A long way from home
Facing culture shock, unusual food and tough academic challenges, McGill’s MasterCard Foundation Scholars have begun their journey towards becoming future leaders for Africa.
by Patrick Lejtenyi, BA’97, and Neale McDevitt
Someday, if everything goes according to plan, they’ll be part of a new generation of African leaders – energetic, worldly and determined to serve their countries. Having just survived their end-of-semester exams, though, these leaders of tomorrow wanted to party for a while.
McGill’s MasterCard Foundation Scholars recently celebrated the successful completion of their first year at the University. Assembled at a reception at Royal Victoria College, they shared munchies and hit the dance floor with some of the professors, staff and students who played crucial roles in supporting them through a challenging year.
“This has changed the course of my life in a great way,” says Njeri Muguthi, part of McGill’s initial cohort of 11 MasterCard Foundation Scholars. “I’m attending a wonderful university, meeting students from around the world and I’m building my network,” says the science student from Kenya.
“When I opened the email telling me I had been accepted, I started running around the house, screaming,” says fellow scholar Iptisam Sani, an engineering student from Ghana.
The Toronto-based MasterCard Foundation launched the scholars program in 2011, devoting $500 million to its goals. The program offers gifted young people from disadvantaged communities in Africa the opportunity to pursue a degree at a leading university. It’s an opportunity they almost certainly wouldn’t be able to afford otherwise.
The universities partnering with the MasterCard Foundation Scholars Program include Berkeley, Duke, Michigan State and Stanford in the U.S., the American University of Beirut’s Faculty of Health Sciences in Lebanon and the University of Pretoria in South Africa.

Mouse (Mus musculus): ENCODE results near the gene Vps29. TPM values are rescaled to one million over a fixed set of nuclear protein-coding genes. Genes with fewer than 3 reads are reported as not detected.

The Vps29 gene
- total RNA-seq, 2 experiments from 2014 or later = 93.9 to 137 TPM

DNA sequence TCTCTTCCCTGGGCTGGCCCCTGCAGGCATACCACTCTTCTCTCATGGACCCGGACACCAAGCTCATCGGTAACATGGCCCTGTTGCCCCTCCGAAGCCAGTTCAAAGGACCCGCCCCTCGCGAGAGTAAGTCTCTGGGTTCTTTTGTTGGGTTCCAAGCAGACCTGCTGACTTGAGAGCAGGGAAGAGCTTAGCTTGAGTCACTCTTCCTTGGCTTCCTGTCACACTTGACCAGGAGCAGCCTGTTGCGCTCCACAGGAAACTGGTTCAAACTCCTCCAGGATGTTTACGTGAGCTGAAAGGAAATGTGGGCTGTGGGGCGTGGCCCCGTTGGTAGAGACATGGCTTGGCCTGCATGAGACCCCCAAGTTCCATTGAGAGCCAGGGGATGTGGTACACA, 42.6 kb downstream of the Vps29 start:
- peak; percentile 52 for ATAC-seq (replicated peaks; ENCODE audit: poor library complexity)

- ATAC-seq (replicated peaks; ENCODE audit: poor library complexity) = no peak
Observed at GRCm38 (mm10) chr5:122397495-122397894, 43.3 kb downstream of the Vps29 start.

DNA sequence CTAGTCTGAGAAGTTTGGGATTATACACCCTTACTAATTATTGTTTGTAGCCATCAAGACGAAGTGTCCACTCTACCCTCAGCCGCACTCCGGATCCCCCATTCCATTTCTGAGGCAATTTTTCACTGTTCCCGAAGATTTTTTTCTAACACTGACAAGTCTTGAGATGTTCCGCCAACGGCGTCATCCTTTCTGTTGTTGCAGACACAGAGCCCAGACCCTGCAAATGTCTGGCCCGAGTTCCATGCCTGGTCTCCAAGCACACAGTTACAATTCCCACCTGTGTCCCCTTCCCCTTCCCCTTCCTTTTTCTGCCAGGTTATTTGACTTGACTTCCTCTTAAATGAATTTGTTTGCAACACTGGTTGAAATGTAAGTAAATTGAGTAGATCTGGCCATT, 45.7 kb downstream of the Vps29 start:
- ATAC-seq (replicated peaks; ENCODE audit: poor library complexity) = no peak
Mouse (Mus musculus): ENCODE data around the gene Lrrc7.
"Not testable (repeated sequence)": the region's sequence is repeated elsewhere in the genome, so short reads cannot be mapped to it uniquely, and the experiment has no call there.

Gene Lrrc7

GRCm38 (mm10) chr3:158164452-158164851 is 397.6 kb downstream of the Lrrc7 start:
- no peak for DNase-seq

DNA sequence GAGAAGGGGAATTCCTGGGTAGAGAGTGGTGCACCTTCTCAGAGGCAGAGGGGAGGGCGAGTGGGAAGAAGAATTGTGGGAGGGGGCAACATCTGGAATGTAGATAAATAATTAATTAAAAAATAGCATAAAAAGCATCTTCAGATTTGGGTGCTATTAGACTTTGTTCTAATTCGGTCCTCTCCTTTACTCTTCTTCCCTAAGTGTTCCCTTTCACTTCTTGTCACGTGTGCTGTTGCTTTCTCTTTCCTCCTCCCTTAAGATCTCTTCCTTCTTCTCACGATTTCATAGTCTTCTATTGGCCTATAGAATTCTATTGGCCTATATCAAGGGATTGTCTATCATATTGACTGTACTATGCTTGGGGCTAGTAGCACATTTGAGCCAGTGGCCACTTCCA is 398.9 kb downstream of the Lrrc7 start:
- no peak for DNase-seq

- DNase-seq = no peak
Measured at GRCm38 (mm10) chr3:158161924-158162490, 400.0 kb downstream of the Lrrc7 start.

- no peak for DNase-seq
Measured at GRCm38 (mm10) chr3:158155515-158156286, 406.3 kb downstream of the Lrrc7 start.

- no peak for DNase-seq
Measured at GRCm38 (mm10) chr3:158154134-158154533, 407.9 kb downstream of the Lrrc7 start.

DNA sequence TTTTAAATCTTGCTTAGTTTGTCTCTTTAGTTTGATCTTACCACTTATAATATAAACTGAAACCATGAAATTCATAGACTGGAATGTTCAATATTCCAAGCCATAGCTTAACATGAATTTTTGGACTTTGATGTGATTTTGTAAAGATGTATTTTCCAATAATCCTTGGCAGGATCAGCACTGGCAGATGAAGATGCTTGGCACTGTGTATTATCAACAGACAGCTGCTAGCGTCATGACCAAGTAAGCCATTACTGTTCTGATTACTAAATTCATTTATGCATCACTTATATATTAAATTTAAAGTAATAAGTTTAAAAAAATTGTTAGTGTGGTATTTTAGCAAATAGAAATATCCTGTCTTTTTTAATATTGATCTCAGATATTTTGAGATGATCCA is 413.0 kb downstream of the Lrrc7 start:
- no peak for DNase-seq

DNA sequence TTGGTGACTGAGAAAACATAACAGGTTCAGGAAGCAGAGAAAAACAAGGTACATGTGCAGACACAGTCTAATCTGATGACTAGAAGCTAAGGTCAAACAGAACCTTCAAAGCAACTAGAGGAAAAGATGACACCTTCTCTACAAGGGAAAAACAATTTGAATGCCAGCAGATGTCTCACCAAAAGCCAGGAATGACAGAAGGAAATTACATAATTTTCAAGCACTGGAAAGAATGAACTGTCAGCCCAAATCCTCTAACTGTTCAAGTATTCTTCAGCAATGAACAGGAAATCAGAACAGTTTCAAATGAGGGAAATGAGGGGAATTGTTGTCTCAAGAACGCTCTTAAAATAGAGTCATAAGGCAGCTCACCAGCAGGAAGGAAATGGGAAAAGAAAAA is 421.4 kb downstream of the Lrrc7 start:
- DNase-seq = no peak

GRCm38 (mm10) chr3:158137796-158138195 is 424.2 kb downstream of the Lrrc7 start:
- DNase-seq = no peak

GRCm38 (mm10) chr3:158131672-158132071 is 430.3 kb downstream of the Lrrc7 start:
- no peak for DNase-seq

Last year, three Canadian universities were added to the mix – the University of British Columbia, the University of Toronto and McGill. When she announced the program’s new Canadian partners, MasterCard Foundation president Reeta Roy took the opportunity to underline the program’s overall aim – to “develop next-generation leaders who will have a transformational impact in developing countries.”
A strange land
One of those next-generation leaders has a question for Canadians. What’s with all the cheese?
“There’s cheese everywhere!” exclaims Muguthi. The 21-year-old Nairobi native doesn’t much like the stuff. North American food, in general, has taken some getting used to. “Everything tastes very different. I’m used to a tomato being this big, red juicy thing. But here, they have no natural taste inside.”
Muguthi was also surprised to see what women wore in Montreal. “That was a shocker. I arrived in late summer and I noticed that the way some women dressed was very revealing. I wouldn’t dress like that.” She pauses. “But I think I understand why they do, after this winter!” Muguthi made the most of her first Canadian winter. She learned to skate and made her first snow angels.